Design Products

A Stage fit for a Chef

The K3 kitchen system explores is a modern yet timelessly designed kitchen, built with gastronomy in mind, and with the home chef at the fore. Distinctively Australian is aesthetics, the design references to classic mid-20th century design, yet serves up modern convenience, designed to stand as the epitome of a gastronomic kitchen; relished by those who are passionate about the art of cooking. A picture of ideal composure, K3’s smart planning considers who will cook in the kitchen and how – with storage, workspaces and appliances positioned to suit the individual culinary, lifestyle and entertaining preferences of the modern foodie. A visually attractive toolboard option, channeling traditional backyard shed design, features adjustable magnetic timber shelving components and flexible utensil storage. Cantilever_Kitchen-3_009 The K3 incorporates a range of modern systems that maximise available space and create a unified sense of aesthetic design. Most exemplary of this is the under-the-bench bin system, and the internal organisation options that use otherwise wasted space in sink cabinets and corner cupboards respectively. Streamlined handle free doors allow for an ease of opening cupboards and drawers, without encroaching on space. The kitchen is often the hardworking hub of any home, so it makes no sense to have the space be a place of beauty. A sense of tranquility and calm can offset the traditional busy nature of the space. It is with this in mind that the K3 benchtop and cabinetry fronts are styled in a subdued birch plywood style. This not only relaxes the chef in the space, but serves as a statement if sustainability. Proudly Australian made, K3 is thoughtfully considered in design by Cantilever Interiors, a boutique Melbourne kitchen design company. The system can be designed to accommodate configurations ranging from galley, L-shape, U–shape or straight run, with and without island. Cantilever Interiors cantileverinteriors.com   Cantilever_Kitchen-3_008 Cantilever_Kitchen-3_007 Cantilever_Kitchen-3_006 Cantilever_Kitchen-3_005 Cantilever_Kitchen-3_003 Cantilever_Kitchen-3_002 Cantilever_Kitchen-3_010 Cantilever_Kitchen-3_001    abc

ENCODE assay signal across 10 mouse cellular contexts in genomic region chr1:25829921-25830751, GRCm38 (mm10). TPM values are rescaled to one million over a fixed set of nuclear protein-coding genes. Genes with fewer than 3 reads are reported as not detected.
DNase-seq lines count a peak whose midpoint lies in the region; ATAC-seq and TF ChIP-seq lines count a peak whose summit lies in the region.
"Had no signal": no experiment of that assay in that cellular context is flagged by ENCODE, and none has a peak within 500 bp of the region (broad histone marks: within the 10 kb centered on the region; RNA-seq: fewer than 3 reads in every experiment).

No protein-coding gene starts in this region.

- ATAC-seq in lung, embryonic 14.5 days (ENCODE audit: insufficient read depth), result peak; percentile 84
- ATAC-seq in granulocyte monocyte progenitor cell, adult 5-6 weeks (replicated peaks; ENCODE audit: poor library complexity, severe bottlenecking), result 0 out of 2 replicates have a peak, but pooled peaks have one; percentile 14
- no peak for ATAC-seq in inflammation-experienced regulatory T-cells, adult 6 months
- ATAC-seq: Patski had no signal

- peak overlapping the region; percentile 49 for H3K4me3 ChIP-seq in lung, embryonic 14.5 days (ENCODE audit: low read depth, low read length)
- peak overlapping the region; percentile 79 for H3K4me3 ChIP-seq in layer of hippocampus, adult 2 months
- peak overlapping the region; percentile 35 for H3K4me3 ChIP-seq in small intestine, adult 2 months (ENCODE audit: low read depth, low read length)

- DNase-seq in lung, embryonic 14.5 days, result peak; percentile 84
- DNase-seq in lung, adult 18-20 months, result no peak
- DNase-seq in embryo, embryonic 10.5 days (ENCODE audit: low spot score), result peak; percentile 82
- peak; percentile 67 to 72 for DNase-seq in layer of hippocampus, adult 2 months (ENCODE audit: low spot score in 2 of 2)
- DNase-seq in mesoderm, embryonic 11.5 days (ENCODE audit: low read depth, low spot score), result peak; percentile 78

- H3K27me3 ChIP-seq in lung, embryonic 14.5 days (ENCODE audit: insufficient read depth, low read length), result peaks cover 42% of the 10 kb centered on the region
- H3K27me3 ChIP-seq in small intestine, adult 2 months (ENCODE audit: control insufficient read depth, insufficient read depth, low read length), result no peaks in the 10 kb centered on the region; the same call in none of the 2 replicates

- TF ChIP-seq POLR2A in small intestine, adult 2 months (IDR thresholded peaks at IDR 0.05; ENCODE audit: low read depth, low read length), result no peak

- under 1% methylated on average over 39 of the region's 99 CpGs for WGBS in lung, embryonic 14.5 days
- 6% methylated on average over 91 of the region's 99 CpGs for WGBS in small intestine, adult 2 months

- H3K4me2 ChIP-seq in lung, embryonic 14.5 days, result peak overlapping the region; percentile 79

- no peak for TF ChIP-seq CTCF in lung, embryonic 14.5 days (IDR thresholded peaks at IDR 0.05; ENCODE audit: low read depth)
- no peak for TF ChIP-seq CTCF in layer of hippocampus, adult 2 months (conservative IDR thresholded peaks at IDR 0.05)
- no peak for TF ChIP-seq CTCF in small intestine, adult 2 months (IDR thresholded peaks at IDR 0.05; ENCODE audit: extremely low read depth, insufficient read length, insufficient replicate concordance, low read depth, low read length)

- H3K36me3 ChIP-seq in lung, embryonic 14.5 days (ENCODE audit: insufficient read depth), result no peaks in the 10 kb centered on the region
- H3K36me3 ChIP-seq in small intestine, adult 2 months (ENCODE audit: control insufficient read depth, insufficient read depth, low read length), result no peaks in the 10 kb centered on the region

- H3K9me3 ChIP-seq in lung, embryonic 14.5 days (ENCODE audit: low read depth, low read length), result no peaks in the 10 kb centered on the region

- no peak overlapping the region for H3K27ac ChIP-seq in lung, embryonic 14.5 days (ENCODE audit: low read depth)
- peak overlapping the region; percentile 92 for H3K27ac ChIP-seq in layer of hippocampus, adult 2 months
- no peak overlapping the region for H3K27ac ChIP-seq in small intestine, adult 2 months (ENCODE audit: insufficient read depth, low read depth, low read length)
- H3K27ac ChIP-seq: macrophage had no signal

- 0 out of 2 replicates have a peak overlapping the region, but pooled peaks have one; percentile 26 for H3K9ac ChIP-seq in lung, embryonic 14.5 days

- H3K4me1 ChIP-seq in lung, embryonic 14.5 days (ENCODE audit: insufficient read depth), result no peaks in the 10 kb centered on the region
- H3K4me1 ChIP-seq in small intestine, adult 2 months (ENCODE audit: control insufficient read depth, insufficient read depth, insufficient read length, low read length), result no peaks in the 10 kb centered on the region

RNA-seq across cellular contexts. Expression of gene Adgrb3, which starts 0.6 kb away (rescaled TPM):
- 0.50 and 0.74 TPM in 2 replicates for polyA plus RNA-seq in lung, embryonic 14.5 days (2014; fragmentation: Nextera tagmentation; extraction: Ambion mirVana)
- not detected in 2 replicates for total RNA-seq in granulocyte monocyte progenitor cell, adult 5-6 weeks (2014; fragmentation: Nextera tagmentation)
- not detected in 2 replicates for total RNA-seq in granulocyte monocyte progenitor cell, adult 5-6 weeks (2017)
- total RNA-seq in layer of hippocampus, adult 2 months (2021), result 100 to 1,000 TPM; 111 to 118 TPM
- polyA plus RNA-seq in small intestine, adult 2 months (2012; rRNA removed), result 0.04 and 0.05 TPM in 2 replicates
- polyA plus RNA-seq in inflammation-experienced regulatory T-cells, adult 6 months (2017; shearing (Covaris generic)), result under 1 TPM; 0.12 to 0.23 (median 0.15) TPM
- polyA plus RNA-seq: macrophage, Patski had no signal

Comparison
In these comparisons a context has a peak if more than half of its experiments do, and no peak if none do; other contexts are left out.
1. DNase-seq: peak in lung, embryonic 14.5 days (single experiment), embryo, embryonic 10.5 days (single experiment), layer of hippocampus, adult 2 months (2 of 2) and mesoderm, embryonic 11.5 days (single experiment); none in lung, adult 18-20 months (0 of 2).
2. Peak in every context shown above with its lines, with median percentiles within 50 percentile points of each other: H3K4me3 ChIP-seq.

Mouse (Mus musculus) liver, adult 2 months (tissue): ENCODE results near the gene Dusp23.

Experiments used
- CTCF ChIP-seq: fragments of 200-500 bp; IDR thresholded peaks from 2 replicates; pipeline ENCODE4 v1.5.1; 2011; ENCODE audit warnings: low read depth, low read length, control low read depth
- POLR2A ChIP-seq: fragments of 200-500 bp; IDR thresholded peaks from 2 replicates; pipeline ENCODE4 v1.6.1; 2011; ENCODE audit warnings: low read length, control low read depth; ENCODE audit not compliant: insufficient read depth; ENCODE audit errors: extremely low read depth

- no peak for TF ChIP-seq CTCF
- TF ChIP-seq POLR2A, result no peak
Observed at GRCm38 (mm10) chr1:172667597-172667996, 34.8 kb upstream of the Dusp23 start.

Why two courtyards are better than one